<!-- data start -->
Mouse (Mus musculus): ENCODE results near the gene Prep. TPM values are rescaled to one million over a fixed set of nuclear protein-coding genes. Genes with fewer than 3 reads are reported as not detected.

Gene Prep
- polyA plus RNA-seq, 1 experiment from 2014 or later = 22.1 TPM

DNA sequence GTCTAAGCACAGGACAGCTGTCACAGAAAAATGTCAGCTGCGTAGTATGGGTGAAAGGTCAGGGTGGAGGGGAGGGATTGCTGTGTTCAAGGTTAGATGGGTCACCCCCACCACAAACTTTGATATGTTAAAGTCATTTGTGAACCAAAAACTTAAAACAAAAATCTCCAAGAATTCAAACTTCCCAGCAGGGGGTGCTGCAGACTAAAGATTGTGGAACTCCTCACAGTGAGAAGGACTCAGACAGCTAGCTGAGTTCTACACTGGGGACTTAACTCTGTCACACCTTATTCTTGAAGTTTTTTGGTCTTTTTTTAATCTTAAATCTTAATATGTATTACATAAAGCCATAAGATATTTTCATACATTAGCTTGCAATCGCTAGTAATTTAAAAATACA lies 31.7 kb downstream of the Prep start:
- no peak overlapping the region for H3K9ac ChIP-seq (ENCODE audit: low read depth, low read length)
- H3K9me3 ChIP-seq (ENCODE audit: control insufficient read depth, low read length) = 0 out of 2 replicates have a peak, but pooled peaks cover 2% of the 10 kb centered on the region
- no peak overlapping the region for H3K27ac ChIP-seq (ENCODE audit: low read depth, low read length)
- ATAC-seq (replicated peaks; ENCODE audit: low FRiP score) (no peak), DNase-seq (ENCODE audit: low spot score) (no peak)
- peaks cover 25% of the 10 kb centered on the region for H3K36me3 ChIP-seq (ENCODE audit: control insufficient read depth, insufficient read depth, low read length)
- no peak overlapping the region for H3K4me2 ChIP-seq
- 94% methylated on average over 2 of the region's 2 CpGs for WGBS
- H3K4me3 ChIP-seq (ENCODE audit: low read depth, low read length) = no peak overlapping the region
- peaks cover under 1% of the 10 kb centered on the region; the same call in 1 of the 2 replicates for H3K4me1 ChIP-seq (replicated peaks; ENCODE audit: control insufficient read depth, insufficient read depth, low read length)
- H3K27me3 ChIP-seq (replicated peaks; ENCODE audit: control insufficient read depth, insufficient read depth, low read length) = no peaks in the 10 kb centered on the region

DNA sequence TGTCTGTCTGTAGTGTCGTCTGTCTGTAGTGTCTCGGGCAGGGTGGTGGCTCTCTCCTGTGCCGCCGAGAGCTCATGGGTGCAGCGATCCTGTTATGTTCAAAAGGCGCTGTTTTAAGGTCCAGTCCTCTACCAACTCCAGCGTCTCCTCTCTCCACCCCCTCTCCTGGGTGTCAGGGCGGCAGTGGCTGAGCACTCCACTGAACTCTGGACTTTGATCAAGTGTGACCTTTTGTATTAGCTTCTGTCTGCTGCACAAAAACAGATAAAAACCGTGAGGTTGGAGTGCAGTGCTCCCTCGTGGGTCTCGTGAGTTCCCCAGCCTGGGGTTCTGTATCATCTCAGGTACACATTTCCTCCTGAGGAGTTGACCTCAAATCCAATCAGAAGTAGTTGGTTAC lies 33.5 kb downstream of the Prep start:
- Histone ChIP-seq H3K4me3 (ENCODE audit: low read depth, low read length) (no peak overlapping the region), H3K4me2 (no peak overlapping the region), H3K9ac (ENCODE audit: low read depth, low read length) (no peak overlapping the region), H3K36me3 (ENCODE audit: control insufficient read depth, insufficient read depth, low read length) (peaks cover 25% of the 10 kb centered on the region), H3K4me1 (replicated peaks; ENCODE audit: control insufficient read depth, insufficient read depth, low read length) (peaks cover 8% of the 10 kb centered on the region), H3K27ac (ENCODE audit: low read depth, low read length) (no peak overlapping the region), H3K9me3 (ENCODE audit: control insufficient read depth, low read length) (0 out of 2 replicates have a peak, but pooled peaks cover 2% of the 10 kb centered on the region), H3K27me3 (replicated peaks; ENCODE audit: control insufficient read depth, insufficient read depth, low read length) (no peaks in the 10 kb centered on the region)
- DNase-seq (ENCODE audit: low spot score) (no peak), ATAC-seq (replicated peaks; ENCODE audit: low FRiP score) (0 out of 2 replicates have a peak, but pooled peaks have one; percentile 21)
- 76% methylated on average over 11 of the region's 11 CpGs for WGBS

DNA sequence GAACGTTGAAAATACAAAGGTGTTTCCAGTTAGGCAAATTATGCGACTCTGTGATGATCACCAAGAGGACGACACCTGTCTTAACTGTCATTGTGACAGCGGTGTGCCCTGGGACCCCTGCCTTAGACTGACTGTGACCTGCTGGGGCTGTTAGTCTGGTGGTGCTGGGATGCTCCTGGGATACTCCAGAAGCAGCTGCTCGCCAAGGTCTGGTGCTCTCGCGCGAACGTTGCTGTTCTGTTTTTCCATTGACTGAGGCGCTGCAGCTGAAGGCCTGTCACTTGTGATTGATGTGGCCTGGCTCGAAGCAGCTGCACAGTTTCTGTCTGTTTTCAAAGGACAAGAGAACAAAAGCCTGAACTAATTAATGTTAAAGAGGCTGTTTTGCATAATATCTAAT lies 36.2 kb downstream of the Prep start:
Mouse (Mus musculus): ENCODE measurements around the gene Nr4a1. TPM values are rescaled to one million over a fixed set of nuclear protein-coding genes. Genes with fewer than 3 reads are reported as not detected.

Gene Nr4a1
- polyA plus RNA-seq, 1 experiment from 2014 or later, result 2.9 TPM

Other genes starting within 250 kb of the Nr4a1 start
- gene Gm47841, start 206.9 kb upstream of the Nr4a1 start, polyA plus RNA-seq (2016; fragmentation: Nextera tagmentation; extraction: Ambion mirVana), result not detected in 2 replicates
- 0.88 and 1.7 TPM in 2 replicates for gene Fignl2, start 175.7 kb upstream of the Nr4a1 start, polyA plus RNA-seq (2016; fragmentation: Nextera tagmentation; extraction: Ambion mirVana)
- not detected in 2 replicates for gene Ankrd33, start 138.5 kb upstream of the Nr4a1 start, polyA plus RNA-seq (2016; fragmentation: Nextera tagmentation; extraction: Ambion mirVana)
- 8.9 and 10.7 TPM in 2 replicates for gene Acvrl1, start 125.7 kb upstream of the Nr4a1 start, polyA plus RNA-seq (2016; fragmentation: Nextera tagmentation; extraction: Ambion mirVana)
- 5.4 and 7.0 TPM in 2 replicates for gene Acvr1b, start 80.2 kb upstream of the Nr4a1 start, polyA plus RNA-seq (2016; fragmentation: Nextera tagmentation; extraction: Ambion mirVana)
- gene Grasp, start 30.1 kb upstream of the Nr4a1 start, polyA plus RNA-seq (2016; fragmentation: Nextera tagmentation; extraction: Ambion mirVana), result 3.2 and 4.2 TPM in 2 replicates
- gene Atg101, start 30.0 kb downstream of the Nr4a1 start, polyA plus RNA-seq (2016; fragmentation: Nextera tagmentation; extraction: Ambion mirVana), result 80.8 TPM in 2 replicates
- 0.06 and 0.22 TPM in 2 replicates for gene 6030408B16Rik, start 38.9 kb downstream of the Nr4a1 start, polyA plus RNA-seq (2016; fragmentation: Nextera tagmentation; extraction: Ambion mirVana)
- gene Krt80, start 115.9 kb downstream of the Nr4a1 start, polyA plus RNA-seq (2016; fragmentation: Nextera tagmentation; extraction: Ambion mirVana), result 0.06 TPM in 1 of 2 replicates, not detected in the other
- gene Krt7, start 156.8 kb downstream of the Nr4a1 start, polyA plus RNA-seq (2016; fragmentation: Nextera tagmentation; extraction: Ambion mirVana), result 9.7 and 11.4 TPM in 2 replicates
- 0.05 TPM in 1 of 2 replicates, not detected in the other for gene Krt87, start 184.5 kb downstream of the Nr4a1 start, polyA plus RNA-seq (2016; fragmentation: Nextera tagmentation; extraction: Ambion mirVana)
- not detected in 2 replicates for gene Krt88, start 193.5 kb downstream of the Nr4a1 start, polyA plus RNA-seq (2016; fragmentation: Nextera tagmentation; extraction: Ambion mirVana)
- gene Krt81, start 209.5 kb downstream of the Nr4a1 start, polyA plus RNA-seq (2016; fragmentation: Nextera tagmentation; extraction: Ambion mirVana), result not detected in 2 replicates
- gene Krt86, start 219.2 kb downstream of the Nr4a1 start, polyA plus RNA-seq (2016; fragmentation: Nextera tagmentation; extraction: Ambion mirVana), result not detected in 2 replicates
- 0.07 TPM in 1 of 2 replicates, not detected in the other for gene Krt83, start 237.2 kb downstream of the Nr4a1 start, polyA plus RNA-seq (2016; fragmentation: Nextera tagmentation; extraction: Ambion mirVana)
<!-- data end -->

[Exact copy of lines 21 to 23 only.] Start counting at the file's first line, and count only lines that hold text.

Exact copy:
Gene Nr4a1
- polyA plus RNA-seq, 1 experiment from 2014 or later, result 2.9 TPM

Other genes starting within 250 kb of the Nr4a1 start